The soldiers hadn't had a fresh or hot cooked meal in weeks, and just the sweet aroma of the cooking pot was enough to make them realize how hungry and in need of sustenance they were. A few of the women in the group were placing skewers of meat over the fire, standing the metal rods laden with chunks of meat at the edge of the burning coals, and leaning them all together to form a teepee of roasting meat, sizzling as the fat dripped into the flames. The men settled down to eat, ravenously at first, and then when their hunger had abated somewhat, at a slow, relaxed pace. They even began to socialize with the refugees as best they could.

The ancient soldier paused for a moment and a shudder passed through his tired old body, which seemed to sag and become smaller and more frail with the telling of the story. He took a deep breath and started to say something and then stopped, mouth clamped shut to stop the terrible flow of words that was getting ready to burst out, whether he wanted them to or not. He started again, then stopped once more. I sat. I waited. I would rather have dropped dead right there, than make the slightest sound or movement that I knew would have broken his faltering resolve in an instant.

"You have to understand, son. I was just a kid from the farm back then. Never even heard tell of some of the things I saw before I actually saw them for the first time over there. Truth be told, we were all pretty much green, 'though in those few months we grew up a lot, and fast. I guess I didn't grow up fast enough though, 'til that night."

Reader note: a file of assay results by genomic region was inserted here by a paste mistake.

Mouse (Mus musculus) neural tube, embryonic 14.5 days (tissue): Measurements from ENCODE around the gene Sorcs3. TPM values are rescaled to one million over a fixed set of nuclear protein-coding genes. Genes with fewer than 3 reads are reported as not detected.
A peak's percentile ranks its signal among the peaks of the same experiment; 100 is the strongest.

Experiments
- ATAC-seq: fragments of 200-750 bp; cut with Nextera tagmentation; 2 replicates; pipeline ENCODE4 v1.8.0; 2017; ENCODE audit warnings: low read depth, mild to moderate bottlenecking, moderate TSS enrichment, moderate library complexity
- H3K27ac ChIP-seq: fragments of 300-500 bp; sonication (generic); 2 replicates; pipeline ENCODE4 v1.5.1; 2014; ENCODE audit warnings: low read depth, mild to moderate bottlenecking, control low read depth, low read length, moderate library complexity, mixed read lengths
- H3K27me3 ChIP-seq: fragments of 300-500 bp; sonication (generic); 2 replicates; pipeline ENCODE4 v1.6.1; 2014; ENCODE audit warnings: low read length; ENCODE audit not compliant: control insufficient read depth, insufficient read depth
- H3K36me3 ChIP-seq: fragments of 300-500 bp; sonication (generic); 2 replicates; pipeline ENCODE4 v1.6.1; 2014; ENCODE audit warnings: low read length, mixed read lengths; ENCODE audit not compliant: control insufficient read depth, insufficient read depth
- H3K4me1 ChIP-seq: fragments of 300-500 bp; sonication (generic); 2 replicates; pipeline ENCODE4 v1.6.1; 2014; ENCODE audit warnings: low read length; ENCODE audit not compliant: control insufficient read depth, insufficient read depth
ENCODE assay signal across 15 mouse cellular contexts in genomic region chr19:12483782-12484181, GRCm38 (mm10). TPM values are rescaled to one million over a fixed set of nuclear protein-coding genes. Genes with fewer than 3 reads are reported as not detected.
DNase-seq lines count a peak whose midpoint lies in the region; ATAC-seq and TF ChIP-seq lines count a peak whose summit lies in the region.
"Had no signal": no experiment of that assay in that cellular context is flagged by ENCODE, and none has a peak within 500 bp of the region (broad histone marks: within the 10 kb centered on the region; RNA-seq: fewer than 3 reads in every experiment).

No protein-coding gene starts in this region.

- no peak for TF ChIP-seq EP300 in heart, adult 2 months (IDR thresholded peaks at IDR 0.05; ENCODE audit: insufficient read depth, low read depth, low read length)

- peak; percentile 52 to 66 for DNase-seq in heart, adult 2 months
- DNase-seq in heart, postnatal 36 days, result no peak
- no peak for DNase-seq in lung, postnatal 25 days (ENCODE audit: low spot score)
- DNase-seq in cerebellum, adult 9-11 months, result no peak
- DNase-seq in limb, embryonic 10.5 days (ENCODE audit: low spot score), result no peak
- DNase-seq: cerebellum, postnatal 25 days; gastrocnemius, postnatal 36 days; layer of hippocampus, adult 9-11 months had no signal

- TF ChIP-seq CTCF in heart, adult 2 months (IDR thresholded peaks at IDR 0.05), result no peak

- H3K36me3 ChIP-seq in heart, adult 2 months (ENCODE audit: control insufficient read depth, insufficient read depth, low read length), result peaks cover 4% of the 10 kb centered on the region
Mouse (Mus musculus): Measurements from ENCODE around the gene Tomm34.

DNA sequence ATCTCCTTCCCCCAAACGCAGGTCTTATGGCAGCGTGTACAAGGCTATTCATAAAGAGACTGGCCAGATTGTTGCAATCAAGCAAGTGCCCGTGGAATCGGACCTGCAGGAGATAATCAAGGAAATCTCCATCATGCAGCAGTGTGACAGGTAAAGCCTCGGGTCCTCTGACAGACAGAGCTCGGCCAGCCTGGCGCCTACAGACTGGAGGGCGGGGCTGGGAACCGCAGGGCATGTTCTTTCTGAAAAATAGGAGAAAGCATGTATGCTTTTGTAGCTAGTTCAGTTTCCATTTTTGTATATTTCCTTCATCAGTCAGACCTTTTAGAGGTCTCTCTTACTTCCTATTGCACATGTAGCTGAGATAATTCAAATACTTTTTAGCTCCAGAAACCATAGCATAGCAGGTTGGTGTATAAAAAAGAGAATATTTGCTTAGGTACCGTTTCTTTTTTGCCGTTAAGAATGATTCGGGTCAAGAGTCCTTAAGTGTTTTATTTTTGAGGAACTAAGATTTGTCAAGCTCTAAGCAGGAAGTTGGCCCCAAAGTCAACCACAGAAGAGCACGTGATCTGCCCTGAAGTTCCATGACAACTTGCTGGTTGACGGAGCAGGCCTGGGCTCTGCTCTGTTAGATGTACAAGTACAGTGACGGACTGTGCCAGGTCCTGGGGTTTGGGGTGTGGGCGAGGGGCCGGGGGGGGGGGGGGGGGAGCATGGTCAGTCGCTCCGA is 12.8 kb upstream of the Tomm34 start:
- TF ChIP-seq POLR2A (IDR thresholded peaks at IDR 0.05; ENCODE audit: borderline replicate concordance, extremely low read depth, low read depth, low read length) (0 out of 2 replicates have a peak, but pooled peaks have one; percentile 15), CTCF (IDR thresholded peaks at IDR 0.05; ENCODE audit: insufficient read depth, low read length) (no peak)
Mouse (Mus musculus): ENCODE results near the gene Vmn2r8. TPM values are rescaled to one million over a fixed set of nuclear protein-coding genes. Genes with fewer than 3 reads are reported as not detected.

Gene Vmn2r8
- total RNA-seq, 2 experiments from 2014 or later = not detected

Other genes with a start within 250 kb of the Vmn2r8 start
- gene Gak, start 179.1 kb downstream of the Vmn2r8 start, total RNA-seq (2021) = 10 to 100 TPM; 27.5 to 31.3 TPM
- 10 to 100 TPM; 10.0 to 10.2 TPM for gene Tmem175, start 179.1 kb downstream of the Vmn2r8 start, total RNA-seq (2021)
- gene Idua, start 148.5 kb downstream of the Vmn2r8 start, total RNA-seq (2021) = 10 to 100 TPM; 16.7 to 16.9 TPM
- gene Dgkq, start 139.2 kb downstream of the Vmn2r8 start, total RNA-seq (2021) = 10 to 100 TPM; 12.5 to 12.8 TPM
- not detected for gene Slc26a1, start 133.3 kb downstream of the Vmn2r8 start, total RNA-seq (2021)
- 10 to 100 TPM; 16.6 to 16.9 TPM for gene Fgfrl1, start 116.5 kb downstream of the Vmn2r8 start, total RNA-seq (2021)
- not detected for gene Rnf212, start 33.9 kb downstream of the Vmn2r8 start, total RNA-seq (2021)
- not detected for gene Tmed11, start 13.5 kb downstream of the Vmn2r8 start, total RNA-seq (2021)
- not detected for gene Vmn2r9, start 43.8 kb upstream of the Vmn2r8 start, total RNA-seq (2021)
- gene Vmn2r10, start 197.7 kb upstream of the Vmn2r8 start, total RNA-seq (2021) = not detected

"You see, son, when I was done eating my fill, and was stretching my legs while I had the day's last smoke, I wandered to the edge of their camp where they had an old blanket hanging from a piece of cord stretched between two trees. I figured they hung it there to give a sense of privacy when they were doing their business, if you know what I mean. I decided to relieve myself back there before turning in for a few hours sleep. I had the watch from mid-night 'til dawn. And that's when I saw them."

He stopped, and his tired old shoulders shook as he sat and cried quietly to himself. His wife's looks had the power to kill me on the spot. I didn't move or say a word. I knew the horrible truth that was coming, but there was nothing I could say or do to make it any easier for him. I waited.

"You see, son, when I looked behind that blanket, I didn't find no latrine or such. What I found was a big pile of uniforms and what was left of five German soldiers, all butchered right down to the bone. I grew up on a farm son, and I've seen a lot of animals, large and small, slaughtered and butchered for their meat. This wasn't like that at all. What happened there behind the blanket was no less than the insane frenzy of starving people. No method at all to their madness. Just a slaughter. Blood and guts every where. Looked like they had been clubbed to death where they stood."

He pauses for a minute, savoring the moment of making it past that hurdle in the retelling of the story. And then he takes a deep breath and goes on, talking fast, as though it's all down hill from here.